5 Questions for Historian of the Strange Robert Damon Schneck

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Robert Damon Schneck is, in my view, today’s most literate and discriminating historian of Fortean phenomena. By “Fortean” I am referring to the legendary historian of the weird Charles Fort (1874-1932), who taught us to take a second look at claims of strange airships, marauding monsters, and frogs falling from the sky.

Schneck’s career in the shadow regions is about to receive the luminescence of the public spotlight. This October Dimension Films releases its Halloween horror flick The Bye Bye Man, based on a true story from Schneck’s cult classic of twisted history, The President’s Vampire. The Bye Bye Man recounts what happened in the winter of 1990 when a group of bored Wisconsin grad students began playing around with a Ouija Board. Let’s just say things went badly. Very, very badly.

On Thursday, February 25th, I am hosting Schneck for an evening dialogue at Brooklyn’s Morbid Anatomy Museum – the first in my new series of monthly dialogues with masters of the strange, called Morbid ACADEMY.

Below are five questions for the man who dares venture where angels fear to tread…

  1. What’s the truly weirdest thing you’ve ever investigated? 

     I can’t pick a “truly weirdest,” but one of my favorites involved a young man who discovered a chemical that brought the dead back to life and restored the body, no matter what its condition. Then he built a machine with spring-driven knives and axes, climbed inside, and was torn apart. A note instructed those who found his remains to sprinkle the pieces with his resurrecting agent, but it wasn’t done, or didn’t work. The story turned out to be a newspaper hoax, but the young man was real, and died of consumption several years later. 

  1. Have you ever been burned by a hoaxer or an unreliable source? 

     The ringmaster of a flea circus lied to me, claiming to use genuine fleas, when his performances actually involved magic tricks. I was taken in and am embarrassed to say that I repeated his claim in print. When it comes to the strange-but-true, however, hoaxes don’t bother me. Trying to figure out, “Why was this claim made?” or, more importantly, “Why was it believed?” can reveal a great deal about the time and place. People who get angry at hoaxers are under the delusion that their favorite mystery is going to be solved someday, or that the reputation of their “field” has been sullied.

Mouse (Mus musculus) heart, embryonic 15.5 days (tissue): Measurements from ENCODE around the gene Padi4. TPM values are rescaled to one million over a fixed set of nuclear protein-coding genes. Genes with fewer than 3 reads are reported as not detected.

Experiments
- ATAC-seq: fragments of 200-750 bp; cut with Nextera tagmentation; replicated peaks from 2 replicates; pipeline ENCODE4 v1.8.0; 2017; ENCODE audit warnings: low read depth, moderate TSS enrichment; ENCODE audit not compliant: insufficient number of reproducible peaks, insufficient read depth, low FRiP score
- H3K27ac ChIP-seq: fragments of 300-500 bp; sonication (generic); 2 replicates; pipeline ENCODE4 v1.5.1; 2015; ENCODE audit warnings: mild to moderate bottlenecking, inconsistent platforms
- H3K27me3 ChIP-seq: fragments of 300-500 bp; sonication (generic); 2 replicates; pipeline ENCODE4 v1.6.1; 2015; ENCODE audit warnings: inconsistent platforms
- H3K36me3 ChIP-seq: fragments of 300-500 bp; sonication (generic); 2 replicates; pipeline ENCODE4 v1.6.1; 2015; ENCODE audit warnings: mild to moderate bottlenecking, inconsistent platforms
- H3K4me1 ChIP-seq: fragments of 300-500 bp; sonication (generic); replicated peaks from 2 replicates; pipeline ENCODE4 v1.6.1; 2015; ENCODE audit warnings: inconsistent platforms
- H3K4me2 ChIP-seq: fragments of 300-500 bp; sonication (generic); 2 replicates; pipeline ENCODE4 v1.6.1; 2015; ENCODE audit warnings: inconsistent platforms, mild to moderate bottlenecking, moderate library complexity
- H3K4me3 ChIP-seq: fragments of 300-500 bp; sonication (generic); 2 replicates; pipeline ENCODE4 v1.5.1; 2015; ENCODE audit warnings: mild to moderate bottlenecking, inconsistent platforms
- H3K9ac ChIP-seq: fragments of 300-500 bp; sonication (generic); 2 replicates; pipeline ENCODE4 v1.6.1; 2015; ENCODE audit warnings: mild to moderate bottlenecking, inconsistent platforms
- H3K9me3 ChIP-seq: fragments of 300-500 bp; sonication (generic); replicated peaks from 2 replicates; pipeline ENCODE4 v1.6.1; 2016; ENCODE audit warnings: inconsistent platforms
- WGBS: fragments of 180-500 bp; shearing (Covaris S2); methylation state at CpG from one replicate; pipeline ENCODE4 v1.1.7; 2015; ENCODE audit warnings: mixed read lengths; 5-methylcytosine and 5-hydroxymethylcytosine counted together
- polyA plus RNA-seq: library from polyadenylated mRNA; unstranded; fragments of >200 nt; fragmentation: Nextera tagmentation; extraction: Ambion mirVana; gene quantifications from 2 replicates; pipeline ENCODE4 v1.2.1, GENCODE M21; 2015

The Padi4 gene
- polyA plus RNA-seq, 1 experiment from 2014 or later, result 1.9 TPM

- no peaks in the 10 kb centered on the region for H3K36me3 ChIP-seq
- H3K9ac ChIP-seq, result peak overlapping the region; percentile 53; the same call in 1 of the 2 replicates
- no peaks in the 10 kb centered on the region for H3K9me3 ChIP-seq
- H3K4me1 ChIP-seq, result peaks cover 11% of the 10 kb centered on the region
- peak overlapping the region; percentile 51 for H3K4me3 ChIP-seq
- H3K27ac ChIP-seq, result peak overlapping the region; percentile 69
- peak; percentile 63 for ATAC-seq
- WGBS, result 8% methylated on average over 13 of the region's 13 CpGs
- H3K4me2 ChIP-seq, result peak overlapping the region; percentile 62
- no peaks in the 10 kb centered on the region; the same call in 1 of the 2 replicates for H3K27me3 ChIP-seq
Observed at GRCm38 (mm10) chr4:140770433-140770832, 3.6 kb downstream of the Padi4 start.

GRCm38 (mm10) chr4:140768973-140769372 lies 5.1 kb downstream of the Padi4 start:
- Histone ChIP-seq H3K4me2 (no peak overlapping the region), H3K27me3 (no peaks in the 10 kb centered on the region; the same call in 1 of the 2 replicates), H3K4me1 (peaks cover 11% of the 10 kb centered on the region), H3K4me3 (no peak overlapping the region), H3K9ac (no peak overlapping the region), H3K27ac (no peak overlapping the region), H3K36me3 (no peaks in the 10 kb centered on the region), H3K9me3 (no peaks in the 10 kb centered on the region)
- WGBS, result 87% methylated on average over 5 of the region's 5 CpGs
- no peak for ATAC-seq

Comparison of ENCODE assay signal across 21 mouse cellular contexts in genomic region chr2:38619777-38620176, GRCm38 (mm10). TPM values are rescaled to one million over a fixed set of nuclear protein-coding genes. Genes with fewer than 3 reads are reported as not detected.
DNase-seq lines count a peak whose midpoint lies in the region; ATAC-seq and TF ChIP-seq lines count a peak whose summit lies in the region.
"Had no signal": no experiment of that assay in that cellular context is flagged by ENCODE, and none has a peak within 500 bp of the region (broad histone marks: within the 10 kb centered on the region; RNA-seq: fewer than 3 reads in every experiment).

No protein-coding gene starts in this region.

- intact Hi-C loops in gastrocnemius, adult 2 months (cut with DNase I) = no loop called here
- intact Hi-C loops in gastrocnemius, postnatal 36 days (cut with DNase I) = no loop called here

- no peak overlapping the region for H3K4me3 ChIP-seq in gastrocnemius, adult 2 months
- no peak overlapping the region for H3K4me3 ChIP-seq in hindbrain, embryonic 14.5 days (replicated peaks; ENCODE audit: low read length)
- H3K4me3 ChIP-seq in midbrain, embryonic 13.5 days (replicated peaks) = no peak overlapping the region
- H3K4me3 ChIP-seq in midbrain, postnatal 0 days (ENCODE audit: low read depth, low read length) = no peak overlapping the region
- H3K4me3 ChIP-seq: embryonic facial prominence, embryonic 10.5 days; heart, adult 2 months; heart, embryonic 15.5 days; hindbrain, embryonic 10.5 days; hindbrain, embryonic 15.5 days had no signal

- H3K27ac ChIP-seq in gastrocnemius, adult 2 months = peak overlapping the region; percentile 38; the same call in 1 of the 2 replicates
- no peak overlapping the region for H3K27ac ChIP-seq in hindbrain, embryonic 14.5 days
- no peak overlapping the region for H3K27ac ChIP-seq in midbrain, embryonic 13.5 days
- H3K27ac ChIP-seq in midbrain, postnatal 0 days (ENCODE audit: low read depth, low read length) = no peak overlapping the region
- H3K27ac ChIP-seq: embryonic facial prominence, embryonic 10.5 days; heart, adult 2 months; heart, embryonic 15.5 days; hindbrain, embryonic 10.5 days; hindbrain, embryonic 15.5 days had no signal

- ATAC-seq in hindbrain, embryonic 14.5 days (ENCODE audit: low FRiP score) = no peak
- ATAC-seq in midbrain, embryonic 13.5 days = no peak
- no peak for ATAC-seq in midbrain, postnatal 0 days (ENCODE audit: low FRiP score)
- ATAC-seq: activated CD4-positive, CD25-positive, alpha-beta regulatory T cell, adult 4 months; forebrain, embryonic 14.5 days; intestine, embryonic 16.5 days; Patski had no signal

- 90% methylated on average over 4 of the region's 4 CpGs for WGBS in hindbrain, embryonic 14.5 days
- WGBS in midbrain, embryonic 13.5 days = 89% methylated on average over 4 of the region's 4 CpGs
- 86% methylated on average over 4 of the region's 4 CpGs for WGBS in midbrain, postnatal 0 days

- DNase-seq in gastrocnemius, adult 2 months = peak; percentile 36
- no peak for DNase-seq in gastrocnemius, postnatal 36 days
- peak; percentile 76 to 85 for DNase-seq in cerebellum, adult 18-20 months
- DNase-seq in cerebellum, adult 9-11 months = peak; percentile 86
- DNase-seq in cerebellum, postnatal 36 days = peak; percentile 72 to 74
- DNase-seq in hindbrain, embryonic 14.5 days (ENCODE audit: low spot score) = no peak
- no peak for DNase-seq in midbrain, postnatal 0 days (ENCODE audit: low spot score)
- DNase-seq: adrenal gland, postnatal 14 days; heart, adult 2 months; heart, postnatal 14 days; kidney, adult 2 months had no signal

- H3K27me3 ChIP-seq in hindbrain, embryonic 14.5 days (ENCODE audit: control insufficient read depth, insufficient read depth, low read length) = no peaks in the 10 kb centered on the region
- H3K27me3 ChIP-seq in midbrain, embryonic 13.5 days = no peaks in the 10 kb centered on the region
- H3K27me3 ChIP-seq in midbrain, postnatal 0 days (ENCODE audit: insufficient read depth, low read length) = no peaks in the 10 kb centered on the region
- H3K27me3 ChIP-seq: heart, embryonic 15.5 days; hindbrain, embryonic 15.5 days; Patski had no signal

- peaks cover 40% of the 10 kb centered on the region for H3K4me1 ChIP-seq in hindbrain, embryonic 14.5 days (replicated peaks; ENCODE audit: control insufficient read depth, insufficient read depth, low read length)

1. What person or book has been the biggest influence on your work in the last five years? 

     I Fought the Apemen of Mt. St. Helens, a 22-page, booklet self-published by Fred and Raymond Beck in 1967. I Fought the Apemen concerns a group of miners who were driven from their mountain cabin by hairy giants in 1924, a story that became a local legend and led to the site being named “Ape Canyon.” The Becks cover all this in a few pages, with most of the work dedicated to the authors’ mystical beliefs, Fred’s encounters with otherworldly beings, how the men used séances to contact spirits that revealed gold deposits, and the spiritual value of searching for Bigfoot and studying flying saucers. It offers a kind of folk metaphysics, shows how the practice of ancient forms of magic continued in the 20th century and, on a practical level, made me aware of “fringe” literature’s potential for providing interesting material. Since I Fought the Ape Men, I have written about a bizarre “Bible” whose author was beheaded, and his family murdered, in Detroit in 1929, while my next article concerns a woman who wrote a booklet in which she argues that the God of the Bible is actually Satan, then shot and killed her landlady to publicize the work.

  1. If you had one million dollars to dedicate to any one Fortean investigation, where would you spend the money? 

     It hasn’t been fully worked out, but a friend of mine and I have an idea for deliberately designing and building a haunted house. Several approaches have been floated, including studying known haunted houses and seeing if there is something in their physical makeup (e.g., architecture, layout, material) that could be responsible for causing certain phenomena. Then there is the approach I favor, which would incorporate as many traditional beliefs about the causes of hauntings from as many eras and cultures as possible (e.g., building on land where some horrific event occurred, using materials from the scenes of murders and suicides, particular places, etc.). It could also be done using theories that posit a connection between paranormal phenomena and states of transition, or the creation of conditions such as standing waves, in which people experience phenomena resembling hauntings.

  1. Do you believe in ghosts? 

     I’ve never met one, and don’t know what they are, but I do believe in ghosts.  


Join Mitch Horowitz and Robert Damon Schneck for “Morbid Academy Presents: Stalking Weird History” at Brooklyn’s Morbid Anatomy Museum on Thursday, February 24th.

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